Some Toronto hospitals report epidural catheter shortage as global supply issues persist

As global supply issues regarding epidural catheters continue, some hospitals in the Toronto-area are beginning to report shortages while others say they are monitoring the situation closely.

In an email to Global News on Tuesday, a spokesperson for the William Osler Health System said it, and other hospitals across Canada, are “currently experiencing shortages of epidural catheters that are used to support pain management during childbirth and lower extremity/abdominal surgeries.”

“As soon as Osler became aware of the potential shortage, we began working closely with suppliers and government partners to secure inventory, and mitigate impacts to services at our hospitals,” the email read.

Read more: Waterloo Region hospitals say they still have steady supply of epidural catheters

The William Osler Health System includes three healthcare facilities which serve Brampton and Etobicoke.

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The spokesperson said the William Osler Health System has developed an epidural catheter supply strategy to “meet the emergent and urgent needs of our patients.”

“We continue to monitor the evolving situation to ensure our patients continue to receive safe, quality care,” the email said.

Meanwhile, in an email to Global News, a spokesperson for Lakeridge Health — which operates hospitals in Durham Region —  said the network is facing a “potential shortage” of the devices.

“Although we have an adequate supply of epidural catheters for the short-term, we are working with our partners at Ontario Health and the Ministry of Health who are actively engaging with Health Canada, suppliers, distributors, and manufacturers across Ontario to understand the current situation and supply forecasts,” the email read.

Global News also reached out to a several other hospitals in the Toronto area to determine whether they are experiencing a epidural catheter shortage.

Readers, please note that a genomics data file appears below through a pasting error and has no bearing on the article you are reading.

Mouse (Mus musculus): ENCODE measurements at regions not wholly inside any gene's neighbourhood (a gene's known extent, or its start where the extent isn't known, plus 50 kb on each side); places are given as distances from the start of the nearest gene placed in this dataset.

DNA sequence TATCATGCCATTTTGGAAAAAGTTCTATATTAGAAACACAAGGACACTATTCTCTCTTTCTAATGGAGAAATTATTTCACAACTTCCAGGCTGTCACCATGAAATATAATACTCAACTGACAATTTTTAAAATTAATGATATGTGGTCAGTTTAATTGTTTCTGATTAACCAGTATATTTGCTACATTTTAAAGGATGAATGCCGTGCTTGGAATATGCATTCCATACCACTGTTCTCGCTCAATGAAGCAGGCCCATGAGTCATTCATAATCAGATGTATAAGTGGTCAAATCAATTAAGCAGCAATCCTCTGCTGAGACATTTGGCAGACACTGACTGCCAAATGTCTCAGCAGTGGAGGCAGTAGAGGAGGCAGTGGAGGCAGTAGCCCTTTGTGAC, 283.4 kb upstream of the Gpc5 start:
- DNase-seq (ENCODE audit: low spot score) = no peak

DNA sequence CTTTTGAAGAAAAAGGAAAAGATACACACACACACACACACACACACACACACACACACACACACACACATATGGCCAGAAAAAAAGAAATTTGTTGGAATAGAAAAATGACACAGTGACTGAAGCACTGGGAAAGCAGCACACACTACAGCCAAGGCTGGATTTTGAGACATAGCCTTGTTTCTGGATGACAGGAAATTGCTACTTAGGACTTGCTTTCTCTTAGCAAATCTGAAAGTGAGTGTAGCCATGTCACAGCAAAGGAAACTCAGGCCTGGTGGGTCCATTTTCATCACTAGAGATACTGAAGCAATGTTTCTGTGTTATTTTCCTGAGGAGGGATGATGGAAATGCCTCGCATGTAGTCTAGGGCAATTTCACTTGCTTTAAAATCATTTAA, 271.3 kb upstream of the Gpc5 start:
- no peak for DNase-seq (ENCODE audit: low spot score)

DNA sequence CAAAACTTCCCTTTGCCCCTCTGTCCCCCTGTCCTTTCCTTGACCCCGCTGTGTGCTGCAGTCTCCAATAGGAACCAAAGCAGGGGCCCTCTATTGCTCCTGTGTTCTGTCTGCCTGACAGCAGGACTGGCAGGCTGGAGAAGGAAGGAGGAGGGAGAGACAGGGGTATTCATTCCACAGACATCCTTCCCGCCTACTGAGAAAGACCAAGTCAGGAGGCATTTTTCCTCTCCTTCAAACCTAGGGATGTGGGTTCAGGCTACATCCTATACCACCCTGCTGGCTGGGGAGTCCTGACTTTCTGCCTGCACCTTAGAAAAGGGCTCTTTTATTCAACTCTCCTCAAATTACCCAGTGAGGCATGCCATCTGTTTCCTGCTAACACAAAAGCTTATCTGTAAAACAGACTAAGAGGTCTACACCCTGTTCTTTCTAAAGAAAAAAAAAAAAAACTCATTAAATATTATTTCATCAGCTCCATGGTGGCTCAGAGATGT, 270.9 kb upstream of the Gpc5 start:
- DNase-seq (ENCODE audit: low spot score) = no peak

The Women’s College Hospital told Global News it is “closely monitoring the supply of epidural catheters.”

However, the hospital said “currently” its supply is “stable and there is no impact to patient care.”

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Similarly, in a statement emailed to Global News, Jennifer Bordin, the director of maternal, newborn and child health services at Michael Garron Hospital, said the hospital is “aware some Canadian provinces recently reported shortages in the availability of epidural catheters due to supply chain issues.”

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“At this time, we have sufficient supplies to continue to meet the needs of patients,” Bordin said. “Our teams are closely monitoring the situation and working in partnership with suppliers, hospital leaders and Ontario Health to prepare contingency plans should this become a long-lasting shortage.”

North York General Hospital said it is “currently able to provide epidurals to any patient in labour who requests one.”

“We continue to monitor the situation closely in partnership with Ontario Health and our supply chain partners,” a spokesperson said in an email to Global News.

Read more: Lack of communication on epidural shortage ‘frustrating,’ doctors say

Global News also reached out to Sunnybrook Hospital and the University Hospital Network, but did not immediately hear back.

A request for comment was also sent to Ontario’s Ministry of Health, however, Global News did not receive a reply by time of publication.

Dr. Lucie Filteau, an anesthesiologist at The Ottawa Hospital, previously told The Canadian Press, on average, about 50 to 60 per cent of pregnant women across Canada rely on epidurals to manage pain.

The highest use — up to 80 per cent — is in urban areas where more anesthesiologists are available to provide that service, especially to those having their first baby, Filteau said.

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Epidural catheters are also used during surgeries in the lower extremities.

-with files from The Canadian Press.

© 2022 Global News, a division of Corus Entertainment Inc.

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